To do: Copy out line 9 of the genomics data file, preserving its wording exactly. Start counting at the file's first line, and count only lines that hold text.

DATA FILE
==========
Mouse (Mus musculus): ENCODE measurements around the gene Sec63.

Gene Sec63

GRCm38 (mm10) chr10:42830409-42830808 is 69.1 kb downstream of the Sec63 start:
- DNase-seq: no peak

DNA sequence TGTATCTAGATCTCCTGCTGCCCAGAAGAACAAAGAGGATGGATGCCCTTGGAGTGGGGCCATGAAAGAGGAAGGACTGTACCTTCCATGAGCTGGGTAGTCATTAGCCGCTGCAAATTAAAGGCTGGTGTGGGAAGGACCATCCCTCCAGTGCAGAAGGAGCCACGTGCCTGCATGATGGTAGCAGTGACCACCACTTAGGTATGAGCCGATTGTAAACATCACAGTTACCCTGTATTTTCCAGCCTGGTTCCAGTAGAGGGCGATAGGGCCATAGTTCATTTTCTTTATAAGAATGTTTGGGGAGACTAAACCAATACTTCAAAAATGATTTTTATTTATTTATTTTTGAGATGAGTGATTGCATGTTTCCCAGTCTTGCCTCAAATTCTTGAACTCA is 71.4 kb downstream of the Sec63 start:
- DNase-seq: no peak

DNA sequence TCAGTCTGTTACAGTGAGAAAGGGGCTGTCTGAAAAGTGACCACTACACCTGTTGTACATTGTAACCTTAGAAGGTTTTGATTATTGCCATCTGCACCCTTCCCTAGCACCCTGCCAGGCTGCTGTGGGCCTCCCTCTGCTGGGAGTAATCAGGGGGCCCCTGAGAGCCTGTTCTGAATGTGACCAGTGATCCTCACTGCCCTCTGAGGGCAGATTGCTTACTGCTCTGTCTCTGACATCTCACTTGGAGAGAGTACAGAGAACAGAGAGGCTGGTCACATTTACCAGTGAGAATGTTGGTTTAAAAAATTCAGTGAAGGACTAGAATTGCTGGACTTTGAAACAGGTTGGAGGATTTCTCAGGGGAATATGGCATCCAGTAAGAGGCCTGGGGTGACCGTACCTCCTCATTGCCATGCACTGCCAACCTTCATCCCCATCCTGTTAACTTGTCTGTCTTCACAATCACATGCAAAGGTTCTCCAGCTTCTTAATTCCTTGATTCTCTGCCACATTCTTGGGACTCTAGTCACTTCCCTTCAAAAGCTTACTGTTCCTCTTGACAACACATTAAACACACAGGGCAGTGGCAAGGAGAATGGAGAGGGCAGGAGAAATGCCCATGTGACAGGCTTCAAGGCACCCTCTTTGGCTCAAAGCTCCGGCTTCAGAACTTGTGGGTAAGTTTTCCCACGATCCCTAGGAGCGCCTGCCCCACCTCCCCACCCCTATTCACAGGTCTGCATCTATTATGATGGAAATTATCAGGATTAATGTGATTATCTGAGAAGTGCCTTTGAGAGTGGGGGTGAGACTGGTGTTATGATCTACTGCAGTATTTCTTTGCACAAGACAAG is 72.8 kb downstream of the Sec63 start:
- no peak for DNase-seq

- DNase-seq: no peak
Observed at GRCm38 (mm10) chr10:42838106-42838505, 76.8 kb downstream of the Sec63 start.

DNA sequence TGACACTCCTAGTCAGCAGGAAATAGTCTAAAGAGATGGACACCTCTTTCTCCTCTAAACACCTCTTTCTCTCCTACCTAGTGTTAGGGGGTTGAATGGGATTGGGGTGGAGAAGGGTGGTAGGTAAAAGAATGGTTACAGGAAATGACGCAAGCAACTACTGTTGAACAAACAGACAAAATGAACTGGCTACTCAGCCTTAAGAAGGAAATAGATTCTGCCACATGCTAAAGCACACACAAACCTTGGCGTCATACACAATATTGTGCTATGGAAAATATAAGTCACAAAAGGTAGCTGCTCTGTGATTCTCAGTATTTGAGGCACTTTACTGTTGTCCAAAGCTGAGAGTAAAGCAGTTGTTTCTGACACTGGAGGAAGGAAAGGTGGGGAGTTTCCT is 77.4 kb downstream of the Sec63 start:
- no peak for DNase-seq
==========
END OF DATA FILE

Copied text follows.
- DNase-seq: no peak